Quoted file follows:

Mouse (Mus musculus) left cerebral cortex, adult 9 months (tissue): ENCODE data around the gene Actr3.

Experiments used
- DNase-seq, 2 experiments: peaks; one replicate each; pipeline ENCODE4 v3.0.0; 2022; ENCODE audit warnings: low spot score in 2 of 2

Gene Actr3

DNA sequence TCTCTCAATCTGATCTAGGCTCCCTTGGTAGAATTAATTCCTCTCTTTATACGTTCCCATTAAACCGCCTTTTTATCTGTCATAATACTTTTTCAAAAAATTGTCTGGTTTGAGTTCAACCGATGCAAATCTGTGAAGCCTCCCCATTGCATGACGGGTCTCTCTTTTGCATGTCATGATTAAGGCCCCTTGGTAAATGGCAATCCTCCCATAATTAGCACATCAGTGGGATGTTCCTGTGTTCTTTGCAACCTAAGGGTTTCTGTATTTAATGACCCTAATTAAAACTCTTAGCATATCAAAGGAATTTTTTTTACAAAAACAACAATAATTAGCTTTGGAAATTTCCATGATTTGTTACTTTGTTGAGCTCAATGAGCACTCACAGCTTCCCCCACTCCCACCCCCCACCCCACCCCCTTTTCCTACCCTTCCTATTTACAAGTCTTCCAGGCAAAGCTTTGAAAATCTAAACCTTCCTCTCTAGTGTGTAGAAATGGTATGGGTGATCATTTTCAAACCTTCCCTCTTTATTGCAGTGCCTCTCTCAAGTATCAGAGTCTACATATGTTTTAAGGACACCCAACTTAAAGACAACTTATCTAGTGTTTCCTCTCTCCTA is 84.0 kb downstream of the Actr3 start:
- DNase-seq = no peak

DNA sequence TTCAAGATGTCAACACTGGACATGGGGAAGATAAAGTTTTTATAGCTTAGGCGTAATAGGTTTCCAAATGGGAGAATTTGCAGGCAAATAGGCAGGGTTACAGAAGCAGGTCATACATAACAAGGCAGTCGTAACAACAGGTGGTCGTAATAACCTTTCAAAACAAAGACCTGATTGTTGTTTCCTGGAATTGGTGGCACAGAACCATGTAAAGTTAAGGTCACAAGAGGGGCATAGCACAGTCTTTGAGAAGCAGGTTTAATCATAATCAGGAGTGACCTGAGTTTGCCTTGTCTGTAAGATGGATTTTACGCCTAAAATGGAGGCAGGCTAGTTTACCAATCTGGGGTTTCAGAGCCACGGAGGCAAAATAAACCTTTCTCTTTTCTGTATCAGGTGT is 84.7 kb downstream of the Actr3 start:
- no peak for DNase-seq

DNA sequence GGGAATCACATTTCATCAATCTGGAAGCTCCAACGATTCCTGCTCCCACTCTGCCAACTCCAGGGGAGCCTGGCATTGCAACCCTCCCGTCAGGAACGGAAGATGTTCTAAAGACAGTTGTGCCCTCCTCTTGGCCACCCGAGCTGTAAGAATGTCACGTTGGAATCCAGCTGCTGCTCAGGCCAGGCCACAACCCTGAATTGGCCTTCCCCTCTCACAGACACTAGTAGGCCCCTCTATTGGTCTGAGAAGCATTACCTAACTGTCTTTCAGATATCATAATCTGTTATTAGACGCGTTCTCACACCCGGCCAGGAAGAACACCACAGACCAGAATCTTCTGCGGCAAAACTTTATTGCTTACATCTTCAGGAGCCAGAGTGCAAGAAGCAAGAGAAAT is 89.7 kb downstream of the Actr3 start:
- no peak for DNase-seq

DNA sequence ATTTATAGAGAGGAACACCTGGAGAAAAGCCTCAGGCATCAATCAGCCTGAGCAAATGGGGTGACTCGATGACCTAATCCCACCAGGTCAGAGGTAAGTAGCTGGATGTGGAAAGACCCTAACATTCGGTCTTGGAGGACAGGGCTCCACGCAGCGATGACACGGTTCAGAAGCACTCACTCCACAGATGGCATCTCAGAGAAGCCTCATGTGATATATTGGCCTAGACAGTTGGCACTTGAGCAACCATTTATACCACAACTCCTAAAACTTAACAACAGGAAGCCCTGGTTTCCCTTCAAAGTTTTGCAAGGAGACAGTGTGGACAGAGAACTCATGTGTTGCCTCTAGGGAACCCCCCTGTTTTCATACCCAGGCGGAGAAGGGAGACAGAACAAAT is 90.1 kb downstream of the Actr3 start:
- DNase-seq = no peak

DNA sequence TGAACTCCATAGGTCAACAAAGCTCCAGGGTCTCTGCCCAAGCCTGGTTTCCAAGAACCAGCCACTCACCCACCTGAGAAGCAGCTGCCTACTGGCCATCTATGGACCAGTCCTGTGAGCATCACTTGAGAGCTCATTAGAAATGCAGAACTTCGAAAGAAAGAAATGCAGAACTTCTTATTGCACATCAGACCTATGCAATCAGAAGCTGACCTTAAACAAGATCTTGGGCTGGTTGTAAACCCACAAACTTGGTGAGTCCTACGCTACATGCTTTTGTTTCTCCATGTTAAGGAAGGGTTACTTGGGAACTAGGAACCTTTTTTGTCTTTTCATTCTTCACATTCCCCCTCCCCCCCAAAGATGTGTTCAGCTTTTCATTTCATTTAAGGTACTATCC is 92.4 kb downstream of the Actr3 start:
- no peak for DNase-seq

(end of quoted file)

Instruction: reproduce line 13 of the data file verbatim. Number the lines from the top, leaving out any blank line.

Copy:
DNA sequence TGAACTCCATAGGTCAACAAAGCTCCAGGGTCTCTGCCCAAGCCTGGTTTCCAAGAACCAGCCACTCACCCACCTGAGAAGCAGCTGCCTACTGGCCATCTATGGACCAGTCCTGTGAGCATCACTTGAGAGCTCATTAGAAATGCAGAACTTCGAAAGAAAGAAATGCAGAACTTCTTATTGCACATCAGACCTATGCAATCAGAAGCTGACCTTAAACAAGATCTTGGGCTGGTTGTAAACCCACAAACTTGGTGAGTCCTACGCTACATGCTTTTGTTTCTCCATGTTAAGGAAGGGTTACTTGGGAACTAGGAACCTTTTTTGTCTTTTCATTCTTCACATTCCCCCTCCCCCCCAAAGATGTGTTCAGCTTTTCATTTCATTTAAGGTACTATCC is 92.4 kb downstream of the Actr3 start: